“Sliding and pull-out accessories have become key factors in creating temporary space when opened and maximizing living space when closed,” says St. Cyr. In upper cabinets, she adds, changes over the past year include a growing trend toward the use of sliding doors and new opening, lifting, pull-out and pull-down systems.
INVENTIVE USE OF SPACE
With the move toward uncluttered spaces, and ever more items needing to be tucked away, designers are looking for creative storage solutions that use all available nooks and crannies in the kitchen.
“We are finding that designers are looking for places for additional storage, secret storage and unexpected places to store things,” says Fitzpatrick. For instance, it is becoming more popular to use the toe kick area for storage, she states. “This works especially well with a touch-to-open product like the Grass Sensomatic electronic drawer or Tipmatic touch opening. With the slight tap of your foot, you can find a secret drawer in the kitchen.”
Shari McPeek, marketing manager at Rev-A-Shelf in Jeffersontown, KY, says that designers are looking for products that enhance the overall design and provide increased functionality. “With limited wall cabinets, the biggest trend in kitchen accessories is storage solutions like our 5708 that turns hard-to-access places above the fridge into much needed and accessible storage space or cabinet pull-outs that store countertop items like knives and utensils,” she says.
Making maximum use of space is important, particularly in smaller kitchens. “By incorporating organizers into kitchen design, you can really maximize your storage potential,” says Sanchez. “Corner cabinets used to be wasted space, but now with all of the options for corner organizers, that space can be utilized.”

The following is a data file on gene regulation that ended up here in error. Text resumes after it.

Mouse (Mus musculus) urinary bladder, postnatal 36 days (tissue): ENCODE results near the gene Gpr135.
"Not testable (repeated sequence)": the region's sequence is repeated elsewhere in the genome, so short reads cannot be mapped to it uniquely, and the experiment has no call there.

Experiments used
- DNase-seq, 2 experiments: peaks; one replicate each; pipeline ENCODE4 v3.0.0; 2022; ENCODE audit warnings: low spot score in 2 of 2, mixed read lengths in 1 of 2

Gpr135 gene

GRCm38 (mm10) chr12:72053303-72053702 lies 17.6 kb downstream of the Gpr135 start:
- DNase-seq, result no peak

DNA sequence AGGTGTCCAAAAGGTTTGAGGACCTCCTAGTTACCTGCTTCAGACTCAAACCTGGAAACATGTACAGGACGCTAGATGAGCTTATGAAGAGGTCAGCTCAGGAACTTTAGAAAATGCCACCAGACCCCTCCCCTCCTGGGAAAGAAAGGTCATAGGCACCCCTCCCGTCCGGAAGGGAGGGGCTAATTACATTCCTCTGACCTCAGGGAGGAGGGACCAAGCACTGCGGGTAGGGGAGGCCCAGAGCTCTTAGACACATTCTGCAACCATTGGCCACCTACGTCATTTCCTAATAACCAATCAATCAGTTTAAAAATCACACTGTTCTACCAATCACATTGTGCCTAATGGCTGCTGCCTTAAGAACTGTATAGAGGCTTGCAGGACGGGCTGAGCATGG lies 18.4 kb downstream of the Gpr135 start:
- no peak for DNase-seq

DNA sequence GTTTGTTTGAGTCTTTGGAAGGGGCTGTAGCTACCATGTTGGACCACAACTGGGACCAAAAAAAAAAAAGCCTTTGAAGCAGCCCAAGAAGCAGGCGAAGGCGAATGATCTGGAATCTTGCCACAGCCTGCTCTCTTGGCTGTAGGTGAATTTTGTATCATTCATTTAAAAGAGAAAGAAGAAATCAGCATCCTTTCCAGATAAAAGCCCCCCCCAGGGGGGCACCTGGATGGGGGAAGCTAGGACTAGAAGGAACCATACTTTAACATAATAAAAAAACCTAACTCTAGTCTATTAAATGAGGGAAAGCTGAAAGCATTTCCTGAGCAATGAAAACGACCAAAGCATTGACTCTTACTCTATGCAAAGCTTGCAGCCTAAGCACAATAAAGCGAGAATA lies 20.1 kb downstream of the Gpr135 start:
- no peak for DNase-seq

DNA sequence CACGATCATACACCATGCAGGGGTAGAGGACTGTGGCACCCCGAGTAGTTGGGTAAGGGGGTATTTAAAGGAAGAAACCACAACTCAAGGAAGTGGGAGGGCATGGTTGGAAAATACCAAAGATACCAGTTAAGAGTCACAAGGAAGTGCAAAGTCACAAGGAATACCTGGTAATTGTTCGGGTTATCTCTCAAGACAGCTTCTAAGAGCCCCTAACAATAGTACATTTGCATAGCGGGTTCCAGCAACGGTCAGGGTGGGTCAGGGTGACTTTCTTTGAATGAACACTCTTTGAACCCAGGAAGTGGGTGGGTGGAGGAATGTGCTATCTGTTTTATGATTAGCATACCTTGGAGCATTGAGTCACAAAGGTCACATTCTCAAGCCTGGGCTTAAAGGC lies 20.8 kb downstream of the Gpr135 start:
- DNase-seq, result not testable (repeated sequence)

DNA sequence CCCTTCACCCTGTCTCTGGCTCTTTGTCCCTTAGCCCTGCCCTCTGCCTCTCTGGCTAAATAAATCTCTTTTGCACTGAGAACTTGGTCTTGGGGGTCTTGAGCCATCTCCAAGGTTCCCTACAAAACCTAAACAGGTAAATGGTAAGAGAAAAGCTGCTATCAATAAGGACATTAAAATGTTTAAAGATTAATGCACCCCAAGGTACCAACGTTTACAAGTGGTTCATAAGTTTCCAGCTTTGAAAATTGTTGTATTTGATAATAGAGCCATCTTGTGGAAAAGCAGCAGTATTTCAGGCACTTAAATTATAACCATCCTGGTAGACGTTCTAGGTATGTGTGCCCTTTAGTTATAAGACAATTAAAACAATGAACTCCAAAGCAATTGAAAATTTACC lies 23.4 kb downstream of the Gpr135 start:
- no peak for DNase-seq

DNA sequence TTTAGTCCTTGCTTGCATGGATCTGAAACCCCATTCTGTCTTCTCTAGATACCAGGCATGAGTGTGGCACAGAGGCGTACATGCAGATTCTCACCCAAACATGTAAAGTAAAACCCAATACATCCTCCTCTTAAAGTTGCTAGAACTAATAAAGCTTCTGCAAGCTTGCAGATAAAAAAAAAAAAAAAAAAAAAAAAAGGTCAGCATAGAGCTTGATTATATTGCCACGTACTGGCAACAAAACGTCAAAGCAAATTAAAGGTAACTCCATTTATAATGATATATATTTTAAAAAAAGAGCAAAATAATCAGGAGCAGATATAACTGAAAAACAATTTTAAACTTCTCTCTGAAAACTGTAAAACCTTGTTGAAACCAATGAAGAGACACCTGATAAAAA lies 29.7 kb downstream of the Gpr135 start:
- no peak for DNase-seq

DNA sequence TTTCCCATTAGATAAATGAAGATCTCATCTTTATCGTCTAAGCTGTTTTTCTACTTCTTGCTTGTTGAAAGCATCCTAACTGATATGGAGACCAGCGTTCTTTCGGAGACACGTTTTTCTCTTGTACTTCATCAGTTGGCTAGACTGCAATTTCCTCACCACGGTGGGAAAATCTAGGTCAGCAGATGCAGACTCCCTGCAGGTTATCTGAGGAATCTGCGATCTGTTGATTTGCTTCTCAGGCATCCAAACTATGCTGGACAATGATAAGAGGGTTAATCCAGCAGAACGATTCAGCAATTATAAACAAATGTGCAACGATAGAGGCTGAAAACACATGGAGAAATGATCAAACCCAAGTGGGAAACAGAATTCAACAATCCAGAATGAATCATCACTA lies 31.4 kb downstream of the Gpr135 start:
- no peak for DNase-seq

With the push to use space wisely, the demand for customized storage has risen. “Choosing cabinets as solutions to storage needs creates a more desirable workspace for consumers,” says Smith. “There are two main areas in the kitchen that are prone to wasted space: the sink cabinet and the corner cabinet.” For the sink area, Blum offers the Legrabox sink drawer, a full-extension drawer that creates storage around the sink basin and plumbing, bringing items out in full view. “This application uses every inch of space that would normally be lost around the sink,” says Smith. Blum’s Space Corner, a full-extension drawer corner solution, transforms once wasted space into an easily accessible storage area, she adds.
David Hatcher, senior manager, product management and development at Häfele America Co. says, “We’re seeing a focus on a great deal of products that offer modularity and flexibility in placement and use.” Open storage is also coming into its own, he adds. “One of the last great frontiers for functional storage is the backsplash. Products like our backsplash railing system use this previously untouched space to hang utensils, or hold spices or even cookbooks.”
Electronics and technology are ever present in modern life, and accessories centered around these elements are becoming increasingly requested and expected as well.
“You are seeing an increase of accessories that cater to electronics in the home, like pull-down tablet racks, USB wall ports and drawers with built-in charging stations,” says McPeek.
“With kitchens serving as the hub of household communication, integrating tech into kitchen design is a natural step forward,” agrees Peele.
CLEAN AND CONTEMPORARY
Aesthetics may focus more on the exterior of a cabinet or drawer, but interiors are following the same minimalist design style.
“Clean, contemporary looks are all the rage right now,” says Smith. “Touch-to-open mechanisms, with either electronic or mechanical components, are the key element to achieve this look. Besides their sleek appearance, touch-to-open options are easy to operate for people of all ages.” Mixing textures and materials in the kitchen is also a trend that’s gaining popularity, she says.